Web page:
Youth, Social Justice, and Communities: Toward a Theory of Urban Youth Policy
Ginwright, Shawn, Cammarota, Julio, Noguera, Pedro, Social Justice
OVER THE PAST DECADE, URBAN COMMUNITIES HAVE EXPERIENCED UNPRECEDENTED social, economic, and political transformation. Global capitalism has contributed to the exodus of jobs, higher levels of inequality, and the marginalization of the urban poor. Urban youth have been particularly affected by this transformation and the concomitant social and economic conditions. The failure of so many urban school districts to prepare young people academically, the absence of early-childhood education, and the removal of after-school opportunities have combined with a growing fear of crime to shape a national consciousness that is complacent to the injustices that negatively affect urban communities and the youth who live in them.
Although policymakers express concern about the future of young people, few have actually taken steps to address the economic, political, and social conditions that shape young people's lives. This is particularly true in working-class communities of color, where punitive public policies exacerbate rather than ameliorate community problems. The failure of current policy to address important quality-of-life issues for youth of color remains a substantial barrier to their full civic participation, educational achievement, and healthy adulthood (Hart and Atkins, 2002). Researchers who study urban youth issues, and who have a grounded knowledge of the conditions they negotiate, generally have been unable to exert effective influence over relevant public policy; thus, the various ways in which young people of color respond to coercive policies, ineffective institutional practices, and bleak economic conditions in their communities have gone unnoticed.
In this article, we discuss five vital points that will contribute to the advancement of theory and policymaking for youth in urban communities. First, we argue that the current wave of policy directed at youth renders them second-class citizens who are prevented from full democratic participation. Second, we offer a critique of existing conceptual frameworks for youth development, which we call the problem-driven and the possibility-driven approaches. The problem-driven approach treats urban youth as threats to civil society, while the possibility-driven perspective views young people as passive consumers of civic life. Both frameworks obscure more than they explain youth's experiences in society. Third, we contend that urban youth behaviors should be conceptualized within the political economy of urban communities. The contemporary urban context consists of political, economic, and social conditions--urban decay, economic deprivation, health care deficiencies, racism, police harassment, and educational demise--that severely limit the full civic participation of urban youth. Urban youth's actions cannot be understood in isolation from these factors. Fourth, we discuss how an understanding of the political economy and of specific forms of social capital in community settings can illuminate an alternative, social justice framework that emphasizes young people's potential to play a vital role in social and community problem solving. Fifth, we explore critical factors in urban youth's social activism by reviewing examples of young people's collective capacity to change coercive and debilitating public policy. These examples highlight how young people succeed in building social capital in their communities in ways that resist and transform oppressive policies and institutional practices in their schools and communities.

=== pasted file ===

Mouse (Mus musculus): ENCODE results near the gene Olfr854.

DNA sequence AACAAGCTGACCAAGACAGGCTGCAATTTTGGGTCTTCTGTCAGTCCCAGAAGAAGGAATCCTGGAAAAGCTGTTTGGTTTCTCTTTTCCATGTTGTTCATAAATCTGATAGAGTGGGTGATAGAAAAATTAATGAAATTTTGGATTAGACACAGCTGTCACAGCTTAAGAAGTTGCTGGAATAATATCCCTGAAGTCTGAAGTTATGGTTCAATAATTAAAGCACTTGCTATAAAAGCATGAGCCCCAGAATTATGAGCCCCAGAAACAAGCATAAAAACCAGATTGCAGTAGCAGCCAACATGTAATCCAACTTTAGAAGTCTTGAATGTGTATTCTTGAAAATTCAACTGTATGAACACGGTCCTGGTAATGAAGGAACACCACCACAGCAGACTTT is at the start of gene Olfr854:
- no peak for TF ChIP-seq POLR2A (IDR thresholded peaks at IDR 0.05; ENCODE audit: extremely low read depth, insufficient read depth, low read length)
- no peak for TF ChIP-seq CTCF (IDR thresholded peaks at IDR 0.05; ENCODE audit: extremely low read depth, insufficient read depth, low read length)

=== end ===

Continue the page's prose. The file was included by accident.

This five-point discussion offers a comprehensive analysis of the social and economic conditions that impede young people's healthy development and outlines the major patterns of institutional failure to address these conditions. Furthermore, our proposed framework for social justice youth policy supports community-based social capital for young people and their collective ability to effect social change in their schools and communities. …